Send to

Choose Destination
Food Microbiol. 2010 May;27(3):347-55. doi: 10.1016/ Epub 2009 Dec 1.

Persistence strategies of Bacillus cereus spores isolated from dairy silo tanks.

Author information

Department of Applied Chemistry and Microbiology, University of Helsinki, Biocenter 1, Viikinkaari 9, Helsinki, Finland.


Survival of Bacillus cereus spores of dairy silo tank origin was investigated under conditions simulating those in operational dairy silos. Twenty-three strains were selected to represent all B. cereus isolates (n = 457) with genotypes (RAPD-PCR) that frequently colonised the silo tanks of at least two of the sampled eight dairies. The spores were studied for survival when immersed in liquids used for cleaning-in-place (1.0% sodium hydroxide at pH 13.1, 75 degrees C; 0.9% nitric acid at pH 0.8, 65 degrees C), for adhesion onto nonliving surfaces at 4 degrees C and for germination and biofilm formation in milk. Four groups with different strategies for survival were identified. First, high survival (log 15 min kill < or =1.5) in the hot-alkaline wash liquid. Second, efficient adherence of the spores to stainless steel from cold water. Third, a cereulide producing group with spores characterised by slow germination in rich medium and well preserved viability when exposed to heating at 90 degrees C. Fourth, spores capable of germinating at 8 degrees C and possessing the cspA gene. There were indications that spores highly resistant to hot 1% sodium hydroxide may be effectively inactivated by hot 0.9% nitric acid. Eight out of the 14 dairy silo tank isolates possessing hot-alkali resistant spores were capable of germinating and forming biofilm in whole milk, not previously reported for B. cereus.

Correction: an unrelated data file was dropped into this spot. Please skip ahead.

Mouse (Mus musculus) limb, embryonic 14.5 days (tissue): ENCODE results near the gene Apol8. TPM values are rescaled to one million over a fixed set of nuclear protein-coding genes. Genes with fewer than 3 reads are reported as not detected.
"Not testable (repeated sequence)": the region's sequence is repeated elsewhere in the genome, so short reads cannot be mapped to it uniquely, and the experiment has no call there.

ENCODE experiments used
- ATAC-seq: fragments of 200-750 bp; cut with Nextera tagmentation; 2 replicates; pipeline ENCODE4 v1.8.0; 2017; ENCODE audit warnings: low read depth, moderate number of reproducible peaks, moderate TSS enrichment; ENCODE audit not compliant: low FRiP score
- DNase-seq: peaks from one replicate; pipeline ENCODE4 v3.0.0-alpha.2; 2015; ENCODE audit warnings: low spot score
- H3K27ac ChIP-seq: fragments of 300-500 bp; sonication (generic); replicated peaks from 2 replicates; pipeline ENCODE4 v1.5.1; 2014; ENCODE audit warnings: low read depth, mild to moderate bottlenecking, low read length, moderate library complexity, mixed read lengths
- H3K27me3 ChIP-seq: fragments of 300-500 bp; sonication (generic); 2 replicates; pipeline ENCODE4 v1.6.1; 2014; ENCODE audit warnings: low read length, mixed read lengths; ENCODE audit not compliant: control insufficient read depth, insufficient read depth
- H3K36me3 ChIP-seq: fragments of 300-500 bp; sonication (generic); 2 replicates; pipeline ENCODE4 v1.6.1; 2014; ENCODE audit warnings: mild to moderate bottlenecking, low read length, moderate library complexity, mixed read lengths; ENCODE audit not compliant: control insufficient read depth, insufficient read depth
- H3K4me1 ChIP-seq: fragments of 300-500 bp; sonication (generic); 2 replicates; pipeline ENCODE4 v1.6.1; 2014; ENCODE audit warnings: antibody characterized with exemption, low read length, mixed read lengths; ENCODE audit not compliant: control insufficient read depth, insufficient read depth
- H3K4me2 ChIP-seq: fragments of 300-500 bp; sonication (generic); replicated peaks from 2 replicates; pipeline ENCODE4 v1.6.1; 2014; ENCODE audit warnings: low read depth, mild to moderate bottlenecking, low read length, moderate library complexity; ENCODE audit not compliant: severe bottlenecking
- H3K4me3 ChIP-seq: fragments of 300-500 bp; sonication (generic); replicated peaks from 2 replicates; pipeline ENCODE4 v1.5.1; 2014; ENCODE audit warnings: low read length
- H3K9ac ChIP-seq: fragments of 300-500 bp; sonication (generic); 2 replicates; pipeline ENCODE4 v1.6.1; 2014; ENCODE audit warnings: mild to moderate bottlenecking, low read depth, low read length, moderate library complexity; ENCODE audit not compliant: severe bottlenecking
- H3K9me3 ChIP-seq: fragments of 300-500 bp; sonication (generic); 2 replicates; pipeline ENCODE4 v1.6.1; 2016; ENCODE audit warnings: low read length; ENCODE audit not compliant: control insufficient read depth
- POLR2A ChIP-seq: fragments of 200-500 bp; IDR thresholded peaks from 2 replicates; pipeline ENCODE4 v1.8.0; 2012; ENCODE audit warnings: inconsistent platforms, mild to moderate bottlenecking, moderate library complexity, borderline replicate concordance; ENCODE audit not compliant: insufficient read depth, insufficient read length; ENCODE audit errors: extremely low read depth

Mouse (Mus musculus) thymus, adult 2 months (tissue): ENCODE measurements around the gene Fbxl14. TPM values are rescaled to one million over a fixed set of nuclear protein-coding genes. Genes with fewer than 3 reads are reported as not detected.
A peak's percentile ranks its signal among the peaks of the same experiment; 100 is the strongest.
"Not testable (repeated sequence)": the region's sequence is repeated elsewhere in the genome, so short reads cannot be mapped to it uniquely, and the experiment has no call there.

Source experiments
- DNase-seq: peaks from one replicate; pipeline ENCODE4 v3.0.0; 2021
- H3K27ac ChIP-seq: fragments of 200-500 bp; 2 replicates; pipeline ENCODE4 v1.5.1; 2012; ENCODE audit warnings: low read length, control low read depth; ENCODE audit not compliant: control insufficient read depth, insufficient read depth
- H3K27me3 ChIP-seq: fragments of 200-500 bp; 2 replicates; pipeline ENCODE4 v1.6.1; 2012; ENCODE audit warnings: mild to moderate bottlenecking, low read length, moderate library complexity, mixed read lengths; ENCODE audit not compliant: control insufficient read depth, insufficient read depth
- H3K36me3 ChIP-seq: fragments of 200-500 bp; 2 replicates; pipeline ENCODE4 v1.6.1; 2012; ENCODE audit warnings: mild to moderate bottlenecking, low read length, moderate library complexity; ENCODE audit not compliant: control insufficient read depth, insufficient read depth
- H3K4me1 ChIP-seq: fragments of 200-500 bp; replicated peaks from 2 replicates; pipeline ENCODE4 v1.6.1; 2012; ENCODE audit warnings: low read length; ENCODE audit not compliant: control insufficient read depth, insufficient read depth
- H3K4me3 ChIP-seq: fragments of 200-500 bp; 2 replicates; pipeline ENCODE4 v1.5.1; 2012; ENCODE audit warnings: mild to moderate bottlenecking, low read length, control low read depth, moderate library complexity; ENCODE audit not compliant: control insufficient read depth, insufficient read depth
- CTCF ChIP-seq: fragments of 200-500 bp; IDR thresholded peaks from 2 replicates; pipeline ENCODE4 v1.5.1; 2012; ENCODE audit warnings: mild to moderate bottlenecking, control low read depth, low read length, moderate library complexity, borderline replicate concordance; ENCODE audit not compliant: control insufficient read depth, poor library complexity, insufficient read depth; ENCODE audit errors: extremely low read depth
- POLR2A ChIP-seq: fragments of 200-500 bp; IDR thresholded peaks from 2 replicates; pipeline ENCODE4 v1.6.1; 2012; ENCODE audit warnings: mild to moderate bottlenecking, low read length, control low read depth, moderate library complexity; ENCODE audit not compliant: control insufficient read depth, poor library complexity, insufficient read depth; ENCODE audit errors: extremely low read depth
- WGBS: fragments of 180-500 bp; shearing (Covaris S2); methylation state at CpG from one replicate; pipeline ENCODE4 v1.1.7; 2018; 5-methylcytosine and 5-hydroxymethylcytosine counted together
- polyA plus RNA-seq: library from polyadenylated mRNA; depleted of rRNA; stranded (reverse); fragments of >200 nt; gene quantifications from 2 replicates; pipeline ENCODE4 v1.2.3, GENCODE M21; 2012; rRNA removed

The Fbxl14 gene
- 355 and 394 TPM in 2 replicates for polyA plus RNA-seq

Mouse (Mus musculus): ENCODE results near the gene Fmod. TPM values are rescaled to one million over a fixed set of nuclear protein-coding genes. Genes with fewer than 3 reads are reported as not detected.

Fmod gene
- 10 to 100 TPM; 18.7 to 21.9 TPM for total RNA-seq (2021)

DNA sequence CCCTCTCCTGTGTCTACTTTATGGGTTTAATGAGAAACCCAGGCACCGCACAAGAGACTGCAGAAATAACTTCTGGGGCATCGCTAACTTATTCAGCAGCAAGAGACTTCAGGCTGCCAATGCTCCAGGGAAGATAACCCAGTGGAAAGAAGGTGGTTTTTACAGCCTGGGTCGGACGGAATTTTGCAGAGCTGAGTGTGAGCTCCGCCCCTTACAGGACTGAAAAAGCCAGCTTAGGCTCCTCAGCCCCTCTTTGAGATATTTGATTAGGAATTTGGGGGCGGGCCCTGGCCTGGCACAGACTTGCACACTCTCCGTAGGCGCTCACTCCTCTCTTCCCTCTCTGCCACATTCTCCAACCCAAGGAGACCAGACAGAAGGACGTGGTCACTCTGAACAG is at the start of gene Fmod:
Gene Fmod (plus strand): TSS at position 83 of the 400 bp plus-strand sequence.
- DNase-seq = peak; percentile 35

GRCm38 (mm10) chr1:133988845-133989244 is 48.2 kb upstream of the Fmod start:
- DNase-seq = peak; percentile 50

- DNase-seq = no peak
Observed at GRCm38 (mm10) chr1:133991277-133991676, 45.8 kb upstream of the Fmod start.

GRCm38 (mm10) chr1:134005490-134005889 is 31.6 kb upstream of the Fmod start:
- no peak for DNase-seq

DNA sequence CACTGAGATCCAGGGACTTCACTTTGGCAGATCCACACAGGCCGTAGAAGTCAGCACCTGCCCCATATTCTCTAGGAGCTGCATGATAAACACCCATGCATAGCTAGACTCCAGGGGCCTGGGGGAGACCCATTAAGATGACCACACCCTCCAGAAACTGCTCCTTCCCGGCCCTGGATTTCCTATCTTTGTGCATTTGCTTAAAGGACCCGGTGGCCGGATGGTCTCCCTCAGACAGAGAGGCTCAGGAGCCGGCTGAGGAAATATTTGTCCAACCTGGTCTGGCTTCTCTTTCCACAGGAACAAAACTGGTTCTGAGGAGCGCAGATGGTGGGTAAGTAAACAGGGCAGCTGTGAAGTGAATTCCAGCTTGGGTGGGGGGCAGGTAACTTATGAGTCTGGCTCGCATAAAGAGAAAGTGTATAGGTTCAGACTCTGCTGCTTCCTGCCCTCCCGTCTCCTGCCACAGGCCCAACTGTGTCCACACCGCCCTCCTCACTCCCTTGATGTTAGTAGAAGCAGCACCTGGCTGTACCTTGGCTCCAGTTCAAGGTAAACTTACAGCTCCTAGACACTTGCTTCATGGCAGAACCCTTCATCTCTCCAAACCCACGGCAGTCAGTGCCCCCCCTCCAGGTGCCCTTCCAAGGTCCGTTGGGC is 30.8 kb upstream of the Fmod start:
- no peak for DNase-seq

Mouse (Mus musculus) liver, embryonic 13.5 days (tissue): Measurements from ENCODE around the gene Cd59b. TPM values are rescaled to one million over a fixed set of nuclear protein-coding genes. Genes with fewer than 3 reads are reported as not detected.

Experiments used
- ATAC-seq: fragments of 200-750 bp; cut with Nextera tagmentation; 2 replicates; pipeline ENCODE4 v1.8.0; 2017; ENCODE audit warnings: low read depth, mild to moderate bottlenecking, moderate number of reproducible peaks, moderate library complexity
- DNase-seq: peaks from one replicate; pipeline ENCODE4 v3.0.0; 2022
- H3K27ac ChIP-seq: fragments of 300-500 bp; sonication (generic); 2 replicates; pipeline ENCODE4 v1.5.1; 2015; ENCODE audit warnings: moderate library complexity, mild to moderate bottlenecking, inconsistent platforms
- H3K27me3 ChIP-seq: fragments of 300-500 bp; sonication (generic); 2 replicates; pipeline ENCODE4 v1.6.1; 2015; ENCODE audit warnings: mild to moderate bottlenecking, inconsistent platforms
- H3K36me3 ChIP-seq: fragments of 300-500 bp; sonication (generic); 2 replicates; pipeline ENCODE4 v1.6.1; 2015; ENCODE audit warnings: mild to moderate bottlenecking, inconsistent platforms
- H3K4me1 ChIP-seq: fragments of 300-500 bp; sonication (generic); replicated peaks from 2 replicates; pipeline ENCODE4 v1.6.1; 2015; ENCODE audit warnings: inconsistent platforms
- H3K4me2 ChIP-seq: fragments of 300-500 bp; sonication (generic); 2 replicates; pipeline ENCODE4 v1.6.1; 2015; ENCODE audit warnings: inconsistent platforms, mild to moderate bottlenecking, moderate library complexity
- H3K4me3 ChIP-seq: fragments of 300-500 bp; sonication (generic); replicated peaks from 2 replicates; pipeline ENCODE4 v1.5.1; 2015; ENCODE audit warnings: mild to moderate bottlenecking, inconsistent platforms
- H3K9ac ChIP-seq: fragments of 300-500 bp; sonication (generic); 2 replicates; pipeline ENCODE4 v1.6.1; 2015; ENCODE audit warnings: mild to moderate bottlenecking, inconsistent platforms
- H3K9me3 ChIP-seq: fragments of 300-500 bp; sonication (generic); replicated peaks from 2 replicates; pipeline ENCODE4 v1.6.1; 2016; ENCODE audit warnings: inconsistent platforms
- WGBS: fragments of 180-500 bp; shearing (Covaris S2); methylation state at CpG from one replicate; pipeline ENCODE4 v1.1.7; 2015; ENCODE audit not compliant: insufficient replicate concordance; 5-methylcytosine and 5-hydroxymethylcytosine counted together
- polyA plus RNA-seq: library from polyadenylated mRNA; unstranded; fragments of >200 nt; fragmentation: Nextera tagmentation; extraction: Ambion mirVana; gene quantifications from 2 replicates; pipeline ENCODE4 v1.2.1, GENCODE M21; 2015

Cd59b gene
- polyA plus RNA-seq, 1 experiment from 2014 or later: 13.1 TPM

[Indexed for MEDLINE]

Supplemental Content

Full text links

Icon for Elsevier Science
Loading ...
Support Center